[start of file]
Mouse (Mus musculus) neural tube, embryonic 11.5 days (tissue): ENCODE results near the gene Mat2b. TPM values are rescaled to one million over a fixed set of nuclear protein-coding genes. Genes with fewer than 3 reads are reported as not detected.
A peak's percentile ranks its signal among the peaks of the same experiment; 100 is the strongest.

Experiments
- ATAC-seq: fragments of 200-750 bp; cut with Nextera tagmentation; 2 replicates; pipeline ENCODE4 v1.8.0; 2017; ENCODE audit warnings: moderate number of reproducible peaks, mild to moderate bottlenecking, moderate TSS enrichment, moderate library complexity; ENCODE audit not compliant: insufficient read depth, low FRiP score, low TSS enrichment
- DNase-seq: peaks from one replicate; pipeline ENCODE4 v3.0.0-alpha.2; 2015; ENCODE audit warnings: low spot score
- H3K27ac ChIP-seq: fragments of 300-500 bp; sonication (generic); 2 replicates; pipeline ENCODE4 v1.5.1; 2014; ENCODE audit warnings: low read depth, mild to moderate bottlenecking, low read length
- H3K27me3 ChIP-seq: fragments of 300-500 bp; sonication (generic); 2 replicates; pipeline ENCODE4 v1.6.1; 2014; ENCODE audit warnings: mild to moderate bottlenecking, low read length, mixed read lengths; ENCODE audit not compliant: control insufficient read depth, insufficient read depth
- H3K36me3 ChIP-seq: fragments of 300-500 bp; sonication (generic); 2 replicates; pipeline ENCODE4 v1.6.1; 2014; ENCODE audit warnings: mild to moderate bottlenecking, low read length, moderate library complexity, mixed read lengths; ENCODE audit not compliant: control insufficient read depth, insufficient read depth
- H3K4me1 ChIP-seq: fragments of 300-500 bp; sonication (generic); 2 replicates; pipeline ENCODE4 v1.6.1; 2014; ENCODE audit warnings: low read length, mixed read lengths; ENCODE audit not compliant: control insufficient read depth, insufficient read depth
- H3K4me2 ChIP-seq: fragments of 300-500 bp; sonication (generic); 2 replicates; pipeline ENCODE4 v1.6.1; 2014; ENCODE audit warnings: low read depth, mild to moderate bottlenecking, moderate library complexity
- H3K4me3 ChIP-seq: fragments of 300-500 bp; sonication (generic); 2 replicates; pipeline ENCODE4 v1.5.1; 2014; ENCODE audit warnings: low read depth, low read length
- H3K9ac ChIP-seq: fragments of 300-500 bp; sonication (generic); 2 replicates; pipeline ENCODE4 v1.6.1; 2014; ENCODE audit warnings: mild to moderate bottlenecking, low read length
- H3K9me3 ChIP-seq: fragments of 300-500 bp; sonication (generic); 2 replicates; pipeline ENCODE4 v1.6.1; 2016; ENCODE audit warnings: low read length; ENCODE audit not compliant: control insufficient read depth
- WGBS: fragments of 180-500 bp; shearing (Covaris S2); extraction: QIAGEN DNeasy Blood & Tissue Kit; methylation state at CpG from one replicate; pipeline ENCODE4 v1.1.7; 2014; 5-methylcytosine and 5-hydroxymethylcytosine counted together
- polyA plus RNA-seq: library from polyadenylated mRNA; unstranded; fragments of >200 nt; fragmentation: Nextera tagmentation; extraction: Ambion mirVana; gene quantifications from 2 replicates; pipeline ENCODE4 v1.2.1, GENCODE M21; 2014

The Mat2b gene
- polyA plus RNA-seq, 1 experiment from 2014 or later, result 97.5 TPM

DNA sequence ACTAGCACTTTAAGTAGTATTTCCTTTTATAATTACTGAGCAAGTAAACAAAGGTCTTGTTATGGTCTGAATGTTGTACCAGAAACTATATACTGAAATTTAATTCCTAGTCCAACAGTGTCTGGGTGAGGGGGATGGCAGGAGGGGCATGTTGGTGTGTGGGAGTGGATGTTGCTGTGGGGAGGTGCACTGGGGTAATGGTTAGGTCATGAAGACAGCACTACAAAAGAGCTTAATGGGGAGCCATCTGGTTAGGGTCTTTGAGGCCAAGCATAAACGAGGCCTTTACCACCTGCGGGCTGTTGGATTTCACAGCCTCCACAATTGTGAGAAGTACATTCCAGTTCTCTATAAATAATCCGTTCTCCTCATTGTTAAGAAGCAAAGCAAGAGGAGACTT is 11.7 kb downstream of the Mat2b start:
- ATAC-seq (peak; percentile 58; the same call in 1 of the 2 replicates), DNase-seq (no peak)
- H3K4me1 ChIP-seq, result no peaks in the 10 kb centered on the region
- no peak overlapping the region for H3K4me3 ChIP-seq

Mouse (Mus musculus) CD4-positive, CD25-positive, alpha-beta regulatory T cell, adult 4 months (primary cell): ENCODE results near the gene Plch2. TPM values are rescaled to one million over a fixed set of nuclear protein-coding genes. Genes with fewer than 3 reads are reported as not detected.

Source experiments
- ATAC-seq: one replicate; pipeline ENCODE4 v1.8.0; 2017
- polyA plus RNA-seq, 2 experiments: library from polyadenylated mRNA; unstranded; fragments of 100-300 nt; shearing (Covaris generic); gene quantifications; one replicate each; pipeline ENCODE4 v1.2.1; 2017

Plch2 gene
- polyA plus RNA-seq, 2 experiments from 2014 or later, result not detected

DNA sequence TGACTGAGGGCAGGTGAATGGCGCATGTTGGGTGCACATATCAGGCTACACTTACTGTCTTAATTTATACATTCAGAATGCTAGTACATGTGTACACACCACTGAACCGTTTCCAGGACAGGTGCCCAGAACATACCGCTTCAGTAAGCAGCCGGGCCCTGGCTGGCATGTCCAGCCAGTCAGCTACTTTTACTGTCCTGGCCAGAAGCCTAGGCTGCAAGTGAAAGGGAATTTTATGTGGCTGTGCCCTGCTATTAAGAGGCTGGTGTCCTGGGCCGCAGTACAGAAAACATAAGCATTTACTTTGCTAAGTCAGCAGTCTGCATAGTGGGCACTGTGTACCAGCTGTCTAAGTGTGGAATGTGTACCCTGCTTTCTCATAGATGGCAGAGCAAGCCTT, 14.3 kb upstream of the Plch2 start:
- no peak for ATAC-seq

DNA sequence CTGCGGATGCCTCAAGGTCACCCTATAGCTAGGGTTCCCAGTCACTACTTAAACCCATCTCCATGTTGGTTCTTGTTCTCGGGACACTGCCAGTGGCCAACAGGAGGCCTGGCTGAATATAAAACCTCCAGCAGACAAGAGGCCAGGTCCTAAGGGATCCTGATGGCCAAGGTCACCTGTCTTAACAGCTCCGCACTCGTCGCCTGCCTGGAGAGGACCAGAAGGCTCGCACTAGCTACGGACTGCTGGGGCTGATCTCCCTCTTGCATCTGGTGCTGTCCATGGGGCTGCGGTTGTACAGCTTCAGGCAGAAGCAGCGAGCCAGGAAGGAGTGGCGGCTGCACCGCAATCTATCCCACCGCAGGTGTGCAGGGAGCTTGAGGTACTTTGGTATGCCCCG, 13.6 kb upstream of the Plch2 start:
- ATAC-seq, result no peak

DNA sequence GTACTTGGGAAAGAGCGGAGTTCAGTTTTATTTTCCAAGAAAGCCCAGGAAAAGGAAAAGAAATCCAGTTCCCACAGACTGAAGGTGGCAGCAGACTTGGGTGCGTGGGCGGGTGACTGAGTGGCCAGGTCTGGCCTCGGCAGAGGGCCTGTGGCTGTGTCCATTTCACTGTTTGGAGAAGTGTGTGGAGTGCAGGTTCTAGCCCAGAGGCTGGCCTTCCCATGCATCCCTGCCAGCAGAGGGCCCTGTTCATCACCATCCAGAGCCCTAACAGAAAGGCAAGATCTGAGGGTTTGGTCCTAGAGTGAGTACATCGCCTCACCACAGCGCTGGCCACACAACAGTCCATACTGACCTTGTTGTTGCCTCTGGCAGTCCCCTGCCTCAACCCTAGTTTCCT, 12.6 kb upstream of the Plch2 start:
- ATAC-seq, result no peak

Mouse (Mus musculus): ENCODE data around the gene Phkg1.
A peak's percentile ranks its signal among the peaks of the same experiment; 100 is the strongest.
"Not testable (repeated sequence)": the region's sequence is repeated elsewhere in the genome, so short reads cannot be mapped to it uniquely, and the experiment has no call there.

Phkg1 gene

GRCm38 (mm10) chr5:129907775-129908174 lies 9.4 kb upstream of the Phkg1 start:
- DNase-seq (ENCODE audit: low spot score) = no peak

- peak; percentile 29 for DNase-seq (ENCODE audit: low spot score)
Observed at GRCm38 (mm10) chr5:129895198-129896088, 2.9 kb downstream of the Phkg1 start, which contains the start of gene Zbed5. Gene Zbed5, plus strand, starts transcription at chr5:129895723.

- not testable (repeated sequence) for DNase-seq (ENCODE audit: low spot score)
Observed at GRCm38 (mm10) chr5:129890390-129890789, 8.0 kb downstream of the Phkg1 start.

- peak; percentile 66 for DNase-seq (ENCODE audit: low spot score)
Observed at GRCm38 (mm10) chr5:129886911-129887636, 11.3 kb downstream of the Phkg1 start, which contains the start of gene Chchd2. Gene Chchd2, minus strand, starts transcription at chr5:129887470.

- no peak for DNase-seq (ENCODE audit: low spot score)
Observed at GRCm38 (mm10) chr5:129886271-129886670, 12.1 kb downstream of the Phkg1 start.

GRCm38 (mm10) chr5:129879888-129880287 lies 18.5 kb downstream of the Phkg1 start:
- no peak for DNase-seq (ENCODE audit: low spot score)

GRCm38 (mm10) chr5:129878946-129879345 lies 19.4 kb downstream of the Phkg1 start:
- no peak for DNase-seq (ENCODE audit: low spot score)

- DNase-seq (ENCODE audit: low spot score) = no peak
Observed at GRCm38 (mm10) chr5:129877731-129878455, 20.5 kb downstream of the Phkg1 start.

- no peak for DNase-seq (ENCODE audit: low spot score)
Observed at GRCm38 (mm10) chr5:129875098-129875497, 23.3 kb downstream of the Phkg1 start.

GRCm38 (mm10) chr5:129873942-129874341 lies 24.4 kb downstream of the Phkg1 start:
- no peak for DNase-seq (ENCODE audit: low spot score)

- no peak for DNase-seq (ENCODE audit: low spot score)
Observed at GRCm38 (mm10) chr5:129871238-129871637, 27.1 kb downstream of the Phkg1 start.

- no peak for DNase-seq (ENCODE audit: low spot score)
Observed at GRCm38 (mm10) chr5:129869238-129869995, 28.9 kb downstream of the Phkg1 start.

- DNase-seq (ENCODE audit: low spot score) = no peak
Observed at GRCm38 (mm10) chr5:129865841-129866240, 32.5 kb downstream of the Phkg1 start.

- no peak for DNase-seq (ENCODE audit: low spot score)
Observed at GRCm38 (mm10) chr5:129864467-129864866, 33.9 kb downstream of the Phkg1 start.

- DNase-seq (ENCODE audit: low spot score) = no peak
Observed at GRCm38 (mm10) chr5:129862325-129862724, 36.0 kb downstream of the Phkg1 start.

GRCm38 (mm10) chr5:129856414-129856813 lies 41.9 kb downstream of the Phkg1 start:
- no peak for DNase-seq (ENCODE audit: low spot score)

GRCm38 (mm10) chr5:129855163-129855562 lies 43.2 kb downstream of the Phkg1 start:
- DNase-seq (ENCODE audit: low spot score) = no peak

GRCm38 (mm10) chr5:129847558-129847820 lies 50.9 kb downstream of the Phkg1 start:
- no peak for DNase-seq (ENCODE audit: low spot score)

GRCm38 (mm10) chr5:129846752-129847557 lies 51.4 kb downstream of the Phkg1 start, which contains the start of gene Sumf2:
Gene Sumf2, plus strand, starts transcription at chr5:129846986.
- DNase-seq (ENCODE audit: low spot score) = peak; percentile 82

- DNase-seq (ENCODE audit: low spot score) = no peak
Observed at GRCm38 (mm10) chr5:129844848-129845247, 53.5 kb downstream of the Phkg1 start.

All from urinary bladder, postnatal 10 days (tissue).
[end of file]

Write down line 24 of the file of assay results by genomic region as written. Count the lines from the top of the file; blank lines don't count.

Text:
- ATAC-seq: one replicate; pipeline ENCODE4 v1.8.0; 2017